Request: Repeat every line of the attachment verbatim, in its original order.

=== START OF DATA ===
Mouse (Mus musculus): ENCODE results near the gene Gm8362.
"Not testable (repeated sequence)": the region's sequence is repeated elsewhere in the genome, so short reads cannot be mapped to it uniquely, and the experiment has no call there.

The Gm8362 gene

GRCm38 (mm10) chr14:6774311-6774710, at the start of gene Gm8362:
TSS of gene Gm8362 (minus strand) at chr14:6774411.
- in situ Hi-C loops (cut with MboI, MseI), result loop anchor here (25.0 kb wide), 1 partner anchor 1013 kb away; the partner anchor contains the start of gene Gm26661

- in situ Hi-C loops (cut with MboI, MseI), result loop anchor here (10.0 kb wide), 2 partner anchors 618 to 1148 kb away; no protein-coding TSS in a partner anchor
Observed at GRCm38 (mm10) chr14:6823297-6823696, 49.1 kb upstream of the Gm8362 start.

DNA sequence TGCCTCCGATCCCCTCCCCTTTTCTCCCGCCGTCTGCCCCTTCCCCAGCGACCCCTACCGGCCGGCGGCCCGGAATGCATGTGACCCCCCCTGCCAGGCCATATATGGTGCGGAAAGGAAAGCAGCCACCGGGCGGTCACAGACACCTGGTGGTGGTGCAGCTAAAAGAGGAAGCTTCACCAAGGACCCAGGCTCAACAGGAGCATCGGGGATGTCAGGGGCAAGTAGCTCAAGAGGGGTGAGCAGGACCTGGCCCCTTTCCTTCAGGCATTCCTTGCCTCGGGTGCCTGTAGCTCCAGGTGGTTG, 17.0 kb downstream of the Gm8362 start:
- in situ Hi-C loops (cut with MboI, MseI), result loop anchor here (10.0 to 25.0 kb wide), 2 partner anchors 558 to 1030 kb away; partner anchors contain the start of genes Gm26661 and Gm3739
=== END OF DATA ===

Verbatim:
Mouse (Mus musculus): ENCODE results near the gene Gm8362.
"Not testable (repeated sequence)": the region's sequence is repeated elsewhere in the genome, so short reads cannot be mapped to it uniquely, and the experiment has no call there.

The Gm8362 gene

GRCm38 (mm10) chr14:6774311-6774710, at the start of gene Gm8362:
TSS of gene Gm8362 (minus strand) at chr14:6774411.
- in situ Hi-C loops (cut with MboI, MseI), result loop anchor here (25.0 kb wide), 1 partner anchor 1013 kb away; the partner anchor contains the start of gene Gm26661

- in situ Hi-C loops (cut with MboI, MseI), result loop anchor here (10.0 kb wide), 2 partner anchors 618 to 1148 kb away; no protein-coding TSS in a partner anchor
Observed at GRCm38 (mm10) chr14:6823297-6823696, 49.1 kb upstream of the Gm8362 start.

DNA sequence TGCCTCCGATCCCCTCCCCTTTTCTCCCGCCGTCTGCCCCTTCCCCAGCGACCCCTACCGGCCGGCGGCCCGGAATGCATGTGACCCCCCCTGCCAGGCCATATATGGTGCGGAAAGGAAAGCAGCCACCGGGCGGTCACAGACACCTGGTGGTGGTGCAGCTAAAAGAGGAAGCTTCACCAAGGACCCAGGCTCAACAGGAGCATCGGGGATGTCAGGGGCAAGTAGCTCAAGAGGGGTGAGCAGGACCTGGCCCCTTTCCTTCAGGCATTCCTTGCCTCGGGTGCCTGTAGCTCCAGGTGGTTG, 17.0 kb downstream of the Gm8362 start:
- in situ Hi-C loops (cut with MboI, MseI), result loop anchor here (10.0 to 25.0 kb wide), 2 partner anchors 558 to 1030 kb away; partner anchors contain the start of genes Gm26661 and Gm3739